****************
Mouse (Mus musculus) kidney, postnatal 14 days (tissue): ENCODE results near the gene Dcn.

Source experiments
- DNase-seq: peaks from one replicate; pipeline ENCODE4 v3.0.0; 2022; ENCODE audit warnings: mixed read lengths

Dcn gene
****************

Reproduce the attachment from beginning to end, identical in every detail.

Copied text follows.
Mouse (Mus musculus) kidney, postnatal 14 days (tissue): ENCODE results near the gene Dcn.

Source experiments
- DNase-seq: peaks from one replicate; pipeline ENCODE4 v3.0.0; 2022; ENCODE audit warnings: mixed read lengths

Dcn gene